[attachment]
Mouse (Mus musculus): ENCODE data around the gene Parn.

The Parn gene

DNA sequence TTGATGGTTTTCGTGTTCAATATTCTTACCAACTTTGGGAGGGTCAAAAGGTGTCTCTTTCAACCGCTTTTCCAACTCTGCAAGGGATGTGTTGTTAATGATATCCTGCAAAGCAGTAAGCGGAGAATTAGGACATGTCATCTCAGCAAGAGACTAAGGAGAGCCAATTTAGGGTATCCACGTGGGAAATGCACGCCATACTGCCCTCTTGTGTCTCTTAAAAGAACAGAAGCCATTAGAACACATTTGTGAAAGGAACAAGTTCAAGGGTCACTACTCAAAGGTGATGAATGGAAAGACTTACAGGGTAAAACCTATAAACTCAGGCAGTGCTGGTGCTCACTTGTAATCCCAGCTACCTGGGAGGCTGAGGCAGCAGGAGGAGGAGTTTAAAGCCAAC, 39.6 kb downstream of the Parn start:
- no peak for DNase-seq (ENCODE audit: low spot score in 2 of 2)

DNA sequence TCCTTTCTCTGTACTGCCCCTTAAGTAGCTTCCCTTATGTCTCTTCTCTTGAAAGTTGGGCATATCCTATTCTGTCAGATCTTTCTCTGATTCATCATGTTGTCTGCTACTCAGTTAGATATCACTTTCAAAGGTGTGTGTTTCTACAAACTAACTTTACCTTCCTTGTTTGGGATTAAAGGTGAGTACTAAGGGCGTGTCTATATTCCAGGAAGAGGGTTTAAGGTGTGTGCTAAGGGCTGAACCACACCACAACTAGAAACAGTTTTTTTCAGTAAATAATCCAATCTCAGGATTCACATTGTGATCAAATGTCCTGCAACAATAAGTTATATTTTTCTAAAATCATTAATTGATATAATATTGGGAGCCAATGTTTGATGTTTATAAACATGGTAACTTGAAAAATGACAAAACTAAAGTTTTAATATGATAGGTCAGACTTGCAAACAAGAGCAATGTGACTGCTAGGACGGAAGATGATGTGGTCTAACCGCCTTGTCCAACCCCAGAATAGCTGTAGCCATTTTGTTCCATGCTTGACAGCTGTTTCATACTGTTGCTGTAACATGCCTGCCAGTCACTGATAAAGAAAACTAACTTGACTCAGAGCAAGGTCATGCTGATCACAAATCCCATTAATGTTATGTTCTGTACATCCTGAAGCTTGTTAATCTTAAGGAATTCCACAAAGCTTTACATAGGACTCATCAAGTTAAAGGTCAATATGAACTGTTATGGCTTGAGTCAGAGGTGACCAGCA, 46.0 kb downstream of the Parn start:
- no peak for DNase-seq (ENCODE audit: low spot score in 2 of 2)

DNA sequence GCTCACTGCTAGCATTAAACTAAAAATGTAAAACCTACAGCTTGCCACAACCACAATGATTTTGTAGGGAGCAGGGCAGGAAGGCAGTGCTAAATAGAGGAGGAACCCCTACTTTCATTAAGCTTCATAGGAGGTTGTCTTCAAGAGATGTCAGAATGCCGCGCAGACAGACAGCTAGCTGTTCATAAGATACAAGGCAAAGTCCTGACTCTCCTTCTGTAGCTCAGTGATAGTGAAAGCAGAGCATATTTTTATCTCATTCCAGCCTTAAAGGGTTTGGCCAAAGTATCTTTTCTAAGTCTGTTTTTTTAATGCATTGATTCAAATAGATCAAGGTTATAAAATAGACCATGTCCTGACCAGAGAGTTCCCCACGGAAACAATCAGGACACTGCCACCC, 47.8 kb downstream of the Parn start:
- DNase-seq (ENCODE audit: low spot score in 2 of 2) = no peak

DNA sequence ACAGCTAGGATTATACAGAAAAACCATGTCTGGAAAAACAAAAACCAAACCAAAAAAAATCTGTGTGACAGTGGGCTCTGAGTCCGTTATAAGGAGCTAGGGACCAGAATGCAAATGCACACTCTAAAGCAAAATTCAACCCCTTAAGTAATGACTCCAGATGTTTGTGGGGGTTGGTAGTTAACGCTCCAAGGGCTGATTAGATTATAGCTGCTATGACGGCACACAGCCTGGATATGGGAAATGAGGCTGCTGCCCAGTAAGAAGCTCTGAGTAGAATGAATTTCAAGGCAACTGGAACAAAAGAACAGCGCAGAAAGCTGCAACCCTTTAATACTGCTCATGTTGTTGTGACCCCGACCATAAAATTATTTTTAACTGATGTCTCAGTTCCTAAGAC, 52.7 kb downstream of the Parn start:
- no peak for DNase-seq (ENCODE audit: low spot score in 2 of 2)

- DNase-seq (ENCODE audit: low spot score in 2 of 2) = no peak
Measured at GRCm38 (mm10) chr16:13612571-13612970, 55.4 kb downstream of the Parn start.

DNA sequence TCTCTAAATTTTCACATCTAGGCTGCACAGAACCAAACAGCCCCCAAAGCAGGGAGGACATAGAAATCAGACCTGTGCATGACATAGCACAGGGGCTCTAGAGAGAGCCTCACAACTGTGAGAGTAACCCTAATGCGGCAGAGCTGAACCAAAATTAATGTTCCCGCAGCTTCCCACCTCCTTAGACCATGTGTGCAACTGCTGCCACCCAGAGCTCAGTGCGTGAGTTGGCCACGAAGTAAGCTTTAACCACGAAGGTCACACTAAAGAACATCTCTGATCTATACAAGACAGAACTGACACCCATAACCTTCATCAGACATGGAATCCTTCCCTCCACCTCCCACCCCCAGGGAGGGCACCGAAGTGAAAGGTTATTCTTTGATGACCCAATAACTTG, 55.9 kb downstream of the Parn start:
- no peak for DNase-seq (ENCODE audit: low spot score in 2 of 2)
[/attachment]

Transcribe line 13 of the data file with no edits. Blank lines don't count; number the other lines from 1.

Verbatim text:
DNA sequence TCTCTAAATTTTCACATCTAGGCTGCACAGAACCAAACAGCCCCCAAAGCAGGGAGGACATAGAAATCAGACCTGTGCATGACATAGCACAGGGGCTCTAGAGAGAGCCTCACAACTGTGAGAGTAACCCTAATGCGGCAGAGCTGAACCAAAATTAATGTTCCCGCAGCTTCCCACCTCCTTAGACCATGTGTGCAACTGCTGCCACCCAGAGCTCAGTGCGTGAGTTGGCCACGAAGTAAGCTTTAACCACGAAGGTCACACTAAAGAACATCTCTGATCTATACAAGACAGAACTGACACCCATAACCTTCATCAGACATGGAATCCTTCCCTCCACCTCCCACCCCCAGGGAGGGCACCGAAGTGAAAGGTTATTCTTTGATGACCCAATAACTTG, 55.9 kb downstream of the Parn start: